The Canadian Medical Association Journal published a study this week comparing blood levels of antibodies against the H1N1 influenza virus before and after the 2009 pandemic. The research looked at 1,127 people in British Canada’s Lower Mainland, aged between 9 months and 101 years.
Results indicated that prior to the pandemic less than 10% of children and adults under 70 had protective levels of antibodies, whereas 77% of those over 80 did have antibody protection. Dr. Danuta Skowronski of the B. C. Centre for Disease Control believes that this may be because of early exposure to a similar infection in childhood, which the immune system ‘remembers’.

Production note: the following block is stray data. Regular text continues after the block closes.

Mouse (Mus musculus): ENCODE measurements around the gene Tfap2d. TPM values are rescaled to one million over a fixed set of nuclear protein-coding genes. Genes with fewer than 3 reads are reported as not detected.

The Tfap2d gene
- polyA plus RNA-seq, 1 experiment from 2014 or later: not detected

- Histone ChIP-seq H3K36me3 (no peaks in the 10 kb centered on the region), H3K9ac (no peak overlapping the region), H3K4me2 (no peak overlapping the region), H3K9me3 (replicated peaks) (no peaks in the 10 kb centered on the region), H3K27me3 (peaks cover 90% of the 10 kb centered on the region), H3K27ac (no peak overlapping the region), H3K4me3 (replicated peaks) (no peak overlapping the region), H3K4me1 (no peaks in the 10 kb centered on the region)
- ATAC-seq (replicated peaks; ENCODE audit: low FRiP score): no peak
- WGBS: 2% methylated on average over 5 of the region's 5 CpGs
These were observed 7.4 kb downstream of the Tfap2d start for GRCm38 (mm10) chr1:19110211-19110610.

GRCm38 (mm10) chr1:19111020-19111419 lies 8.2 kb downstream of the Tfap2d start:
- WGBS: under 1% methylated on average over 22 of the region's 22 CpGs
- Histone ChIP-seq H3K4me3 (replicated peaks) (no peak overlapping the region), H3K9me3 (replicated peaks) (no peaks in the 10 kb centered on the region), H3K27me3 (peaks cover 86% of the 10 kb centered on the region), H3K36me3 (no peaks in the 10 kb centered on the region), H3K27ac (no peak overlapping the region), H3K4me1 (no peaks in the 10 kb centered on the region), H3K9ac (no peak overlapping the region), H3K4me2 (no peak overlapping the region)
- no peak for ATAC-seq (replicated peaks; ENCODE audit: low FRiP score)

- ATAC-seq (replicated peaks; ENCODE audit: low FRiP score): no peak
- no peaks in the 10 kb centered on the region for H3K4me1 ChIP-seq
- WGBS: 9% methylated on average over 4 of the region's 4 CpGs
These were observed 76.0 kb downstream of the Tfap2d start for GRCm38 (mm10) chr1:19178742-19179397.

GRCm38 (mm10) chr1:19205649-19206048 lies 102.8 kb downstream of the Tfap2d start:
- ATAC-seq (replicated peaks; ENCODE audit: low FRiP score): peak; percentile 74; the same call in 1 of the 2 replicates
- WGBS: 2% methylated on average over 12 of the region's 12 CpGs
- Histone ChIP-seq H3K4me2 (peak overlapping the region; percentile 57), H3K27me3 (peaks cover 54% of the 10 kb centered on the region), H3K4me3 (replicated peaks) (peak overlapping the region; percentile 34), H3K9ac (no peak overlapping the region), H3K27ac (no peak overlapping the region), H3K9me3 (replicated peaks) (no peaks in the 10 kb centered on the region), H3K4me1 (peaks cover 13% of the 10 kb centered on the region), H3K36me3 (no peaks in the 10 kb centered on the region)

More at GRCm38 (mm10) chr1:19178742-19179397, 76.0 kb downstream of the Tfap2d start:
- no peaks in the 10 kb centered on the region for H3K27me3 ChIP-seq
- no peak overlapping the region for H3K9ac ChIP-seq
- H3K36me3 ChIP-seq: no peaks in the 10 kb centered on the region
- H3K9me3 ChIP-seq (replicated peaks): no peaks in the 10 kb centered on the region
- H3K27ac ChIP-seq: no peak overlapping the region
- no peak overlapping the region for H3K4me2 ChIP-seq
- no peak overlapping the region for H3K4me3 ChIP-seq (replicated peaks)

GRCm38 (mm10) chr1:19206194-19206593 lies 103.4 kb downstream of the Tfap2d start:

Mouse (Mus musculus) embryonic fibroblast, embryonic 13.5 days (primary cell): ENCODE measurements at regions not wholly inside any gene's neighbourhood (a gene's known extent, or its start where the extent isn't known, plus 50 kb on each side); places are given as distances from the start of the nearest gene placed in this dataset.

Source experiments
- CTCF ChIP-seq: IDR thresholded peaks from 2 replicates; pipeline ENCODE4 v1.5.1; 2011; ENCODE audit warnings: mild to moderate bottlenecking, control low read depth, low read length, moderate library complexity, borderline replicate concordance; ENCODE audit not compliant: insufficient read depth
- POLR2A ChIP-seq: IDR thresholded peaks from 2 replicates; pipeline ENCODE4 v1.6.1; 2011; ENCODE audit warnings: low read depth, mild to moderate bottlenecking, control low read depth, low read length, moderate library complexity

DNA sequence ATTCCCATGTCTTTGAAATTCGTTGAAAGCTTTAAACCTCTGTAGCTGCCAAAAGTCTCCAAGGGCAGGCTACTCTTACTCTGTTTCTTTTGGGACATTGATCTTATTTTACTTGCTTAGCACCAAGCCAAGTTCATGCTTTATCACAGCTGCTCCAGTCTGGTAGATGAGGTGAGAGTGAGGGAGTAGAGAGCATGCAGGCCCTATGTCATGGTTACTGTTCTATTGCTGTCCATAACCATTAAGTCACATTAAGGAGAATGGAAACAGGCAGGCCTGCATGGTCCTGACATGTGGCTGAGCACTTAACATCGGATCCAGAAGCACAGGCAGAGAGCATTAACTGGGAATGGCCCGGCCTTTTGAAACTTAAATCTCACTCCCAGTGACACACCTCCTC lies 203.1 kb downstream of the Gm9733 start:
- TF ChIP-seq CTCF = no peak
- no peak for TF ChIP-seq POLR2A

Follow-up testing showed antibodies in 70% of those under 20, in 44% of those between 20 and 49, and in 30% of those aged 50-79. However, people aged 70-79 had the lowest rate of antibodies (21%), while those over 80 had the highest rates.
These findings could be explained by the prioritised vaccination of children, since they were the most at-risk during the pandemic. The findings ultimately suggest that older Canadians—aged 50 and above—should get a flu vaccination to avoid getting sick.
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